Jewish Journal of Los Angeles, September 30, 2016
A few years ago, Yael Merlini wasn’t sure she and her family could stay in Germany. Her children, ages 7, 11 and 15, were the only Jews in their school in Giessen, a town near Frankfurt. The Jewish population numbered fewer than 400, mostly elderly Russian Jews. She also experienced anti-Semitism in the form of social slights from colleagues she described as “liberal” Germans.
“Our first thought was to go to Israel,” the Italian-born Merlini said in an interview in Hebrew over the phone in Berlin, where she and her family settled a few weeks ago. “But in Israel, with our professions, it’s very hard.” Her German-born husband is an academic; originally from Florence, she’s a teacher. Both had lived in Israel for 10 years, where they met, and together converted to Judaism.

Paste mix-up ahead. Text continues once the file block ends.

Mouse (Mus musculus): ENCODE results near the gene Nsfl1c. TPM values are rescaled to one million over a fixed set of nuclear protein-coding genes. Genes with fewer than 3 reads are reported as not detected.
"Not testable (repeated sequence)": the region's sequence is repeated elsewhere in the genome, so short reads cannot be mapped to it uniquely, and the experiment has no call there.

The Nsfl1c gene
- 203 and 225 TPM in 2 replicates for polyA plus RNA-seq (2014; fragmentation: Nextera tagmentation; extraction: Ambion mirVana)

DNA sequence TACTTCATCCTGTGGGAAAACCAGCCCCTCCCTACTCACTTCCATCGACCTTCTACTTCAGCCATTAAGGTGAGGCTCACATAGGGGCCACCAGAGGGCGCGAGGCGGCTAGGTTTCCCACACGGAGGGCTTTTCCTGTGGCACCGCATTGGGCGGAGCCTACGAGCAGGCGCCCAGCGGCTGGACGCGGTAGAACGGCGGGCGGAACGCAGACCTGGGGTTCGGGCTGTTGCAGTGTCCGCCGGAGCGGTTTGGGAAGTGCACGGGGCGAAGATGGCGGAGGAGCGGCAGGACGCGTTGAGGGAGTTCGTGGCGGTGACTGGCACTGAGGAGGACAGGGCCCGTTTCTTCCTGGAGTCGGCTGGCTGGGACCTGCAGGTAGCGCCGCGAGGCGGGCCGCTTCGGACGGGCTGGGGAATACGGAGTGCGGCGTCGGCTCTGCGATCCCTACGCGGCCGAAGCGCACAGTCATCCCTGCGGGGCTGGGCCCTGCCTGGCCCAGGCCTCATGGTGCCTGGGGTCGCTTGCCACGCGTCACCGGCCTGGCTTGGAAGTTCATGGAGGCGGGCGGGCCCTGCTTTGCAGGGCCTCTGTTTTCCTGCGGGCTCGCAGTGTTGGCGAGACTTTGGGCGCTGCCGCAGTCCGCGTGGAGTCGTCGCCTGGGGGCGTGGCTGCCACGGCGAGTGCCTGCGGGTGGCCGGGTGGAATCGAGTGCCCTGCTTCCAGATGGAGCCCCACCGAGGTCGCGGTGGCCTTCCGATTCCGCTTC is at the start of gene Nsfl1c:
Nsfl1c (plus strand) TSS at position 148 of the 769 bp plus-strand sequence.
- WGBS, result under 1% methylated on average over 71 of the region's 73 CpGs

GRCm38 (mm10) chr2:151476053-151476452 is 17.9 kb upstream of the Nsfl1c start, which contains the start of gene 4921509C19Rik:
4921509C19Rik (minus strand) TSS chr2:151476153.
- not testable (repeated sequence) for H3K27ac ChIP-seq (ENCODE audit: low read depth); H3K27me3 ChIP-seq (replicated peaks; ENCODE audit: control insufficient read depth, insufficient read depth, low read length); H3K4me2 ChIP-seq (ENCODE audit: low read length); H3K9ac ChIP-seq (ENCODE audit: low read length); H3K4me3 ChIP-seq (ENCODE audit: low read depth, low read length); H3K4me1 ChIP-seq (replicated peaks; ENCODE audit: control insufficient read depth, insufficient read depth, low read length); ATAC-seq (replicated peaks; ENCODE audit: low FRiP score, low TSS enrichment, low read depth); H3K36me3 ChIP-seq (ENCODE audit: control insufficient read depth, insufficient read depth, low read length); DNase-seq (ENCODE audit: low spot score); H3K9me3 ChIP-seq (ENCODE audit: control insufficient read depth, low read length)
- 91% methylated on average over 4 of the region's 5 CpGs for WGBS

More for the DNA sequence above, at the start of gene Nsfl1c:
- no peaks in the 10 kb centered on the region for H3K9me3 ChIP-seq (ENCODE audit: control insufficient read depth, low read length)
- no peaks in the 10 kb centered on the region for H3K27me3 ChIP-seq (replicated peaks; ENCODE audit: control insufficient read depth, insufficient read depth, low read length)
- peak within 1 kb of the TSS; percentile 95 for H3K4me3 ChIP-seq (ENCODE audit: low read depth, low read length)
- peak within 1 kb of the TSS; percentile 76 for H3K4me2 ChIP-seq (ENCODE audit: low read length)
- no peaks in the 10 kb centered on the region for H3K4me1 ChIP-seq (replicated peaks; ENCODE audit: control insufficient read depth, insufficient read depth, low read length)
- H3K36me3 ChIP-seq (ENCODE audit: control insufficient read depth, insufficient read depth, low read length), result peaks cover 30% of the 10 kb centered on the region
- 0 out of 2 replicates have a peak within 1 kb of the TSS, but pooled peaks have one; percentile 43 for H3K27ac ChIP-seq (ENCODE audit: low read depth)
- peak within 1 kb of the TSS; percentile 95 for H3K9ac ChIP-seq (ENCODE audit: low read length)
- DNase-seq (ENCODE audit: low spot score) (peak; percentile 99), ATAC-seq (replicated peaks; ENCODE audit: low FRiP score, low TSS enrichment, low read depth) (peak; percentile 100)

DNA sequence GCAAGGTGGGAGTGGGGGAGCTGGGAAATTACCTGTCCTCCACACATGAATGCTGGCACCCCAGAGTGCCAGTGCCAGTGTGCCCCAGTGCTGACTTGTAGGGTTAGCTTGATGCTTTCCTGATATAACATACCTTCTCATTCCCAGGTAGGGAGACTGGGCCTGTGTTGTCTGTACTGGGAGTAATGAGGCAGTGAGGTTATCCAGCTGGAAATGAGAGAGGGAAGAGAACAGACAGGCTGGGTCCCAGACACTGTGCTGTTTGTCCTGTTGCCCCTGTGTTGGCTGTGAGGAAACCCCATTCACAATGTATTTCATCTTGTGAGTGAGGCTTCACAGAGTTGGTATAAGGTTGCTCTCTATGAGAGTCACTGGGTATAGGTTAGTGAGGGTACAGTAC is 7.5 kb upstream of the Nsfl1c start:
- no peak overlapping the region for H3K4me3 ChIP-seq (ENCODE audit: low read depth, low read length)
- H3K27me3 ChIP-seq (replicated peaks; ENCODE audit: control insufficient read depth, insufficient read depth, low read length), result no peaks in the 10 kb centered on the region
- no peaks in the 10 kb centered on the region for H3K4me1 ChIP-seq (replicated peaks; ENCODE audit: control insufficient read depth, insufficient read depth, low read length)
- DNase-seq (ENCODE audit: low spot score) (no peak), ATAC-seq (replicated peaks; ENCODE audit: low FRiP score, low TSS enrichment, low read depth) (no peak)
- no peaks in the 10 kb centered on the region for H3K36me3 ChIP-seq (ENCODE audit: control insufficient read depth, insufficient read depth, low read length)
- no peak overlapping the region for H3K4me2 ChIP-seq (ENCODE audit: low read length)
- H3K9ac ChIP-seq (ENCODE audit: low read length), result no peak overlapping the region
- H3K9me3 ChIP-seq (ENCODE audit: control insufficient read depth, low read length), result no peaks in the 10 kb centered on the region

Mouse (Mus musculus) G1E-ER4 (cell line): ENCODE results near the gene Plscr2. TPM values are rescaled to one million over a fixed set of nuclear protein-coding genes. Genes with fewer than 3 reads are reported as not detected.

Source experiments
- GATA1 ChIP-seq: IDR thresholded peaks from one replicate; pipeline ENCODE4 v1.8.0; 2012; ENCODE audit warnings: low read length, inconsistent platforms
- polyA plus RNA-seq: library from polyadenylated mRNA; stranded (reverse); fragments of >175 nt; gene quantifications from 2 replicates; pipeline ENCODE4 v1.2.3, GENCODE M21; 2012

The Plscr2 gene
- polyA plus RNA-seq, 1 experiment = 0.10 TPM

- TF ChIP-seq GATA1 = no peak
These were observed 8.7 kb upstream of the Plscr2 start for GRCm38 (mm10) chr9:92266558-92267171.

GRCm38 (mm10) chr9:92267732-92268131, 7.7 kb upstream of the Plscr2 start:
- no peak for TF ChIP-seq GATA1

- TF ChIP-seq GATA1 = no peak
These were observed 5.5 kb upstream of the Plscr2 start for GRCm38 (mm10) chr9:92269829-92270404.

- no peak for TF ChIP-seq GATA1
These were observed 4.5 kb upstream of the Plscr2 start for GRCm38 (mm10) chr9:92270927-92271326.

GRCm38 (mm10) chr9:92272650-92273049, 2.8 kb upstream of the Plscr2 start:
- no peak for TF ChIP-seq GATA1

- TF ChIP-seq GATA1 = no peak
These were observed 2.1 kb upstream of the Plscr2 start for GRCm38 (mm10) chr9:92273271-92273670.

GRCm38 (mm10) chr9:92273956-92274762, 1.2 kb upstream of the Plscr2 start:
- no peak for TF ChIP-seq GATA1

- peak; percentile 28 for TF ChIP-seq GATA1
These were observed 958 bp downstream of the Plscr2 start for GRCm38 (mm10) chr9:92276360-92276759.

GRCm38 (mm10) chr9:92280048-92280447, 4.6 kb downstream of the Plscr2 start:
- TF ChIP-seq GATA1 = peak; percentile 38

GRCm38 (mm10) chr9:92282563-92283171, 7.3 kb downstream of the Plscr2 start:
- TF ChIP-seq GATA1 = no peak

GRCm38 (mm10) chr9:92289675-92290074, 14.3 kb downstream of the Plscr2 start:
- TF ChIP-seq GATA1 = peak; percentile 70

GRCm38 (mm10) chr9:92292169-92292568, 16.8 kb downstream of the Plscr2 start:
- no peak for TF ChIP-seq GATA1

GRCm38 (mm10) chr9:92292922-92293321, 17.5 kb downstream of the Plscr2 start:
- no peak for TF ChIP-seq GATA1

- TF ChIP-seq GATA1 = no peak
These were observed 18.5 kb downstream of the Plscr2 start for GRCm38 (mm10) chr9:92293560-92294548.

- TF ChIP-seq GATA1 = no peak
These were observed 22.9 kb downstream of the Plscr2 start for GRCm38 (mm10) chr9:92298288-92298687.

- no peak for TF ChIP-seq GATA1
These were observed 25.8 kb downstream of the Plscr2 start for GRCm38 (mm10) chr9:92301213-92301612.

I first met Merlini, visibly Orthodox with her tichl (religious headscarf), at the Orthodox Shabbat minyan held in the historic Rykestrasse Synagogue in the upwardly mobile neighborhood of Prenzlauer Berg, in former East Berlin. Having survived Kristallnacht, the synagogue today serves as the campus for the Lauder Beth-Zion Elementary School, while its ornate main sanctuary offers a more Reform Shabbat service, equipped with a microphone.
At the morning kiddush, as children played and congregants vied for the meat cholent, Merlini effused how members of Kehillat Adass Jisroel (KAJ) community cooked kosher meals for them upon their arrival, helped them find an apartment and came to their rescue when their car broke down. KAJ was officially incorporated in 2013, named for the Orthodox community that once thrived in Berlin. Today’s KAJ has 75 member families.